Gay woman pushing for more acceptance following hateful acts in Summerland | iNFOnews | Thompson-Okanagan's News Source

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Gay woman pushing for more acceptance following hateful acts in Summerland

Summerland residents Liz Leedham-Pepin (left) and wife Amelie Leedham-Pepin at a family wedding. Photo by Emily Crites Co.
Image Credit: SUBMITTED/ Amelie Leedham-Pepin

A gay woman in Summerland is getting vocal for the first time in her life about the need for more acceptance by society of marginalized citizens.

This summer a rainbow crosswalk in the small city was covered in racial slurs along with the wall of a secondary school, and a pride flag was pulled down at Summerland United Church, prompting Amelie Leedham-Pepin, 42, to speak up.

“I’d say most of the lgbtqia+ community, Indigenous community, people of colour and other marginalized groups have experienced criticism or violence because of who they love and who they are,” she said. “I’m still uncomfortable being gay around certain groups.”

In a time of polarization, rampant propaganda, anti-trans rallies and hate speech, Leedham-Pepin is finding the courage to share her perspectives and experiences. She said societal acceptance for her gender expression has improved over the past two decades but “it isn’t enough” and “more education is needed.”

“When my wife and I go out into town we won’t hold hands so we don’t provoke people, we're careful on how we act in public,” she said. “There are times we’re at a festival in a big crowd where we will, but I’m not going to kiss her in public, you have to read the crowd. People say no one cares but people do care. Nobody that doesn’t care is ripping down pride flags, vandalizing crosswalks and giving us 'looks.'”

Leedham-Pepin went through high school in Sherbrooke, Quebec in the 1990s when she said being gay “was not a thing.”

“You couldn’t be gay, there was only straight, you had to suppress yourself,” she said. “When I came out at 17 I lost who I thought were my friends. I’d get nasty looks if I was just holding hands with a girlfriend at the time.”

Leedham-Pepin is married to a woman and has been in relationships with men in the past. She “doesn’t really identify as anything.”

“I’m technically bisexual, I guess I’m mostly lesbian,” she said. “I am who I am and don’t need a label. It’s about falling in love with who the person is.”

Today she is looking to adopt children and she wants a better environment of acceptance for them than what she experienced growing up.

“I’m trying to adopt children and if they are transgender or want to transition I will be supporting them, I will be vocal about this," she said. "We heard that some people think that we should not be adopting kids because there’s not going to be a father figure around them, especially if we adopt a boy. We explain that we have plenty of father figures that will be around the kids and it takes a village to raise kids, no matter what type of family you have, what matters is that your kids are being loved and respected."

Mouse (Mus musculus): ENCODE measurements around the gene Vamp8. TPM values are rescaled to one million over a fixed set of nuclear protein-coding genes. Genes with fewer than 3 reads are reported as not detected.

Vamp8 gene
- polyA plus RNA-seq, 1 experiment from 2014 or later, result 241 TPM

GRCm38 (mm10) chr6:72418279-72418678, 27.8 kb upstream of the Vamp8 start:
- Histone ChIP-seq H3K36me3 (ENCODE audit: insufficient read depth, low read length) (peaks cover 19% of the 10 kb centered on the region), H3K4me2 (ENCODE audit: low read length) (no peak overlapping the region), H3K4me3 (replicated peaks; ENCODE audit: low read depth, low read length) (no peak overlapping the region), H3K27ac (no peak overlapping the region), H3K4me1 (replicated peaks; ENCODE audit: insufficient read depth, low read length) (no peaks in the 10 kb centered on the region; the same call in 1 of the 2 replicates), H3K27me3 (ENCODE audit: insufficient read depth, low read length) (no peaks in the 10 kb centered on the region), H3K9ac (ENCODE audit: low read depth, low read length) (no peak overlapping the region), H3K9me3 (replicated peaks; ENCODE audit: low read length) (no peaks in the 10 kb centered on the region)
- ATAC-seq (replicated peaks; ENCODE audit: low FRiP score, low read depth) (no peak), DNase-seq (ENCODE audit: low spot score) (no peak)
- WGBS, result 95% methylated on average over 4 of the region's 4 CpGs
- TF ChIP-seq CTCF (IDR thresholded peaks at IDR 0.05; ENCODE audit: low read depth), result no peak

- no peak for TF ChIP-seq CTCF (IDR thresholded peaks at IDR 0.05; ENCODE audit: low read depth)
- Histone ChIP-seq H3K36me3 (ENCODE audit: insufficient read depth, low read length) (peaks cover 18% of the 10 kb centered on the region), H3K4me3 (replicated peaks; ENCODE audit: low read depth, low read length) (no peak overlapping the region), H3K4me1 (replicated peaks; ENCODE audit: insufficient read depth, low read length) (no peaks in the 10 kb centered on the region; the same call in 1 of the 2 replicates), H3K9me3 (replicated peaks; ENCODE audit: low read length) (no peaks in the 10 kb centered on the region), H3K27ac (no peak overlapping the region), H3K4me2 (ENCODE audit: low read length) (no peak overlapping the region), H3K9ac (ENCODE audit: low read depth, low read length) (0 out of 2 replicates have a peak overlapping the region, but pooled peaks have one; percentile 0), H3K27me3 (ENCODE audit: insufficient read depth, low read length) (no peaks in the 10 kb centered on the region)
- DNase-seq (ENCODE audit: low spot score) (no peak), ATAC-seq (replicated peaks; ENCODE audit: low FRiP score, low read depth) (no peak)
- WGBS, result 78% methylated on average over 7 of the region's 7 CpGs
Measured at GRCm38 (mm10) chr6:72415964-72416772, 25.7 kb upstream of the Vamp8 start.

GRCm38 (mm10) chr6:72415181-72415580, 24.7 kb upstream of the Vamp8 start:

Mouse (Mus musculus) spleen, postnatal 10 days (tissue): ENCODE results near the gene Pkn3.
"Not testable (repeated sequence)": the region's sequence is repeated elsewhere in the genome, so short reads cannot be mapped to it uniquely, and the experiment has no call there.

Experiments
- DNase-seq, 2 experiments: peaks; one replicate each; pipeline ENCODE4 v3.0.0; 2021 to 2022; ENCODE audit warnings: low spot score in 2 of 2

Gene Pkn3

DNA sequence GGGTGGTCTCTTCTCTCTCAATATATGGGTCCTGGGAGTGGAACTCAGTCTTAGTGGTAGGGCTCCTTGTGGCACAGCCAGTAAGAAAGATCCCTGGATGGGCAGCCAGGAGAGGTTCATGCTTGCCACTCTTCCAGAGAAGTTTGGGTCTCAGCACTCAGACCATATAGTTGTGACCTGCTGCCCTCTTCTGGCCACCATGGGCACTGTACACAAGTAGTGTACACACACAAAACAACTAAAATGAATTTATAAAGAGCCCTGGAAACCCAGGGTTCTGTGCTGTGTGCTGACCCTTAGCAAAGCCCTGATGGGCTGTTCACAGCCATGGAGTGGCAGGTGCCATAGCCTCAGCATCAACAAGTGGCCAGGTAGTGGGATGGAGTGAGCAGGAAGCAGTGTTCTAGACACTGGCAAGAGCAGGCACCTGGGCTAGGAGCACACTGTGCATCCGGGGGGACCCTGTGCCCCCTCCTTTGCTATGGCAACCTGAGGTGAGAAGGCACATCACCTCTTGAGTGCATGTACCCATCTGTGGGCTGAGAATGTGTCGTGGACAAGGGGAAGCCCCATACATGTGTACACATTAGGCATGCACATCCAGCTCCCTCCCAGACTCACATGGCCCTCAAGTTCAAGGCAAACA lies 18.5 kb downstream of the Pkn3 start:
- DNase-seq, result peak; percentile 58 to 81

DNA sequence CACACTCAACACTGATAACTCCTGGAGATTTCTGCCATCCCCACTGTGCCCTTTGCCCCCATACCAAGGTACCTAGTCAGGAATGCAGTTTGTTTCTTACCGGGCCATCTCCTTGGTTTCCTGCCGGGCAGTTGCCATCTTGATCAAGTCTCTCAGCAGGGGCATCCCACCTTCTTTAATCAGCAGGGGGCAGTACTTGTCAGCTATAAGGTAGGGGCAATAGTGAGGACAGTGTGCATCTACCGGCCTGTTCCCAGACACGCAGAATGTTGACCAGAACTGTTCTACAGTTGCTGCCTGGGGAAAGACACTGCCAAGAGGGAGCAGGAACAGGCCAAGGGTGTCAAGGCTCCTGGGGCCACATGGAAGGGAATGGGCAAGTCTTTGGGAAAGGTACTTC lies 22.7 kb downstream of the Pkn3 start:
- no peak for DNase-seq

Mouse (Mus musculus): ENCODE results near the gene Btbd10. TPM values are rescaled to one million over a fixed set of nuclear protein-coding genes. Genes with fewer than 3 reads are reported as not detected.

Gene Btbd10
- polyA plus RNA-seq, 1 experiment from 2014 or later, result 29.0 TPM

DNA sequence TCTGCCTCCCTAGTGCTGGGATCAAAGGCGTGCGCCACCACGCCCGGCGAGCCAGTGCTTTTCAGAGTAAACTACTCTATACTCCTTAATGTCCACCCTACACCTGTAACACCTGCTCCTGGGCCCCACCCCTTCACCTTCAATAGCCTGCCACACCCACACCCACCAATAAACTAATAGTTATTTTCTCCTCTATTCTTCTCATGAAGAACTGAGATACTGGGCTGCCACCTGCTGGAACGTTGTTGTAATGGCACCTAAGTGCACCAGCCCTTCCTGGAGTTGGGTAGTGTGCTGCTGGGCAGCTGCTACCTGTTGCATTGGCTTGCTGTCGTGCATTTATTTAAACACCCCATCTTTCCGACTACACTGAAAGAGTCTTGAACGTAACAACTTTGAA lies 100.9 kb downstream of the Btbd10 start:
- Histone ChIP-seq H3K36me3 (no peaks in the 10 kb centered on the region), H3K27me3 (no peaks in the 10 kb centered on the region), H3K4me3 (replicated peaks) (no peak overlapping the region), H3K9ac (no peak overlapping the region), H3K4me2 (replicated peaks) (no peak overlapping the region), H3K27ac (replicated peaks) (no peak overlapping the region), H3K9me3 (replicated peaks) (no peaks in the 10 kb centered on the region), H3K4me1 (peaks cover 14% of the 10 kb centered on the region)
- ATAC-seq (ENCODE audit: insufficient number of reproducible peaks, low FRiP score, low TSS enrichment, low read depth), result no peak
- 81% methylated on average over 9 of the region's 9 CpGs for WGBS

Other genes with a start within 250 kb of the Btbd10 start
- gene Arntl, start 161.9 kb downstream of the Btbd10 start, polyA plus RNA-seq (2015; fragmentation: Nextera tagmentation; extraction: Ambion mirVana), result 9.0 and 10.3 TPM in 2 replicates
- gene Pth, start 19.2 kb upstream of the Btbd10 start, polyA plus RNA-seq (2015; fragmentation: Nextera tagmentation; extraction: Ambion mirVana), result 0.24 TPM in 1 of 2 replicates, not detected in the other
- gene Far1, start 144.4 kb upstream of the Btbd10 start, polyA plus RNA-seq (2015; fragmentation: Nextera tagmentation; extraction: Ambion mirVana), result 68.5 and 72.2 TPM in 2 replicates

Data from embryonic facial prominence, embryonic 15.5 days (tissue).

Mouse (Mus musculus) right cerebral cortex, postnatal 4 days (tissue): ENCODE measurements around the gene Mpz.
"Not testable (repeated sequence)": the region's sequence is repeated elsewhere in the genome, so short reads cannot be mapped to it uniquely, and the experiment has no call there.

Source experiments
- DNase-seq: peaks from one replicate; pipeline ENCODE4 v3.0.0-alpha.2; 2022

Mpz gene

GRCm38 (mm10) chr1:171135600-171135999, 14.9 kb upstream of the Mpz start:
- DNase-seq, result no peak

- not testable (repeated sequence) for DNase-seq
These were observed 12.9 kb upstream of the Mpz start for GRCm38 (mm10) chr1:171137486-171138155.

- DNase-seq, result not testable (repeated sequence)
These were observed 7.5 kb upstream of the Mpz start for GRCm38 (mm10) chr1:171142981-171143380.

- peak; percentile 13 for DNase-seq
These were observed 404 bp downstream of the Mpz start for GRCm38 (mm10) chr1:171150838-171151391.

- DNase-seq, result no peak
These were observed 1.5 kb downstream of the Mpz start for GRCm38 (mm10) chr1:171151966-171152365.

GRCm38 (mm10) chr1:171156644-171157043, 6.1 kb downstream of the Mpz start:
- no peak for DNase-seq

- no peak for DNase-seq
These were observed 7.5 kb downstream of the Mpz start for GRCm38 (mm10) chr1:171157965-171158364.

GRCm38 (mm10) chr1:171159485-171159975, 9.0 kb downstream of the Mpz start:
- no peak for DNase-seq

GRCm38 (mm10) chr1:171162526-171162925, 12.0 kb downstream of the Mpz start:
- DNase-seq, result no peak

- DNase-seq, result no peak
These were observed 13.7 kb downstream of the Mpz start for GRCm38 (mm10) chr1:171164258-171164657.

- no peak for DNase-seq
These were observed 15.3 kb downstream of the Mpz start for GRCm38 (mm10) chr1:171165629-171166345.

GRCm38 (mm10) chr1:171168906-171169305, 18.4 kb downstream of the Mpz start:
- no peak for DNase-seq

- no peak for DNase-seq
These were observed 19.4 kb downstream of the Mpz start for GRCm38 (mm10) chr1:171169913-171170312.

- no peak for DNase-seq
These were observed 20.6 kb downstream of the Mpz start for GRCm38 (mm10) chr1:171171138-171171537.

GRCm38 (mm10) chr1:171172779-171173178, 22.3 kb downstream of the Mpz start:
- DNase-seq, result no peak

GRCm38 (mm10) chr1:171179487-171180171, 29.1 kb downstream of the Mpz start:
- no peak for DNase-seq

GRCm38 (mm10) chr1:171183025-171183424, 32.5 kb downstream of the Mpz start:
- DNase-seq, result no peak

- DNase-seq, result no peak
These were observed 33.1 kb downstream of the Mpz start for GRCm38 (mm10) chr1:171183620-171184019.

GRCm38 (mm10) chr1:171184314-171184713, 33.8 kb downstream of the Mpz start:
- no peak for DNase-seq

Leedham-Pepin thinks education is the key to making things more safe for all marginalized people and blames fear and propaganda for the lack of acceptance she experiences in her day-to-day life.  

“I see it, I live it with my own family members, I have to sit down and explain things,” she said. “Kids are learning more about it and it should be taught, and I think kids are starting to feel more comfortable coming out. The propaganda that drag queens are grooming children, where did that even come from? That is such a lie and comes from a lack of knowledge.”

READ MORE: Anti-pride protestor arrested at Kamloops drag story time

An important piece for Leedham-Pepin is feeling accepted in a community, where symbols like rainbow crosswalks and pride flags make a difference.

“It’s important to have them (crosswalks and flags) with the rise of hate speech and hate crimes today, it does make us feel more welcome. The crosswalks are a step forward.”

READ MORE: Newly painted rainbow crosswalk vandalized in Penticton

Leedham-Pepin said she used to walk away from hateful comments and confrontation but things have changed.

“When you get older, you step out of your comfort zone,” she said. “I’m ready to sit down and have a coffee with someone, not saying to agree with me, but at least to gain some understanding. It should be a basic right that I can hold my wife’s hand and kiss her on the cheek and not be given bad looks and hateful comments.”

READ MORE: Chase councillors mum on 'Every Child Matters' crosswalk opposition

Chief administrative officer for the district of Summerland, Graham Statt, confirmed one of two crosswalks in town was vandalized at the end of August. 

"Vandals had spray painted the 'N' word on one of the rainbow crosswalks and our staff quickly covered it up the following morning," he said. "I know it's our council's priority to focus on inclusion and diversity and both crosswalks are currently being redone. It shows the investment on the part of council to show this kind of support for our citizens." 

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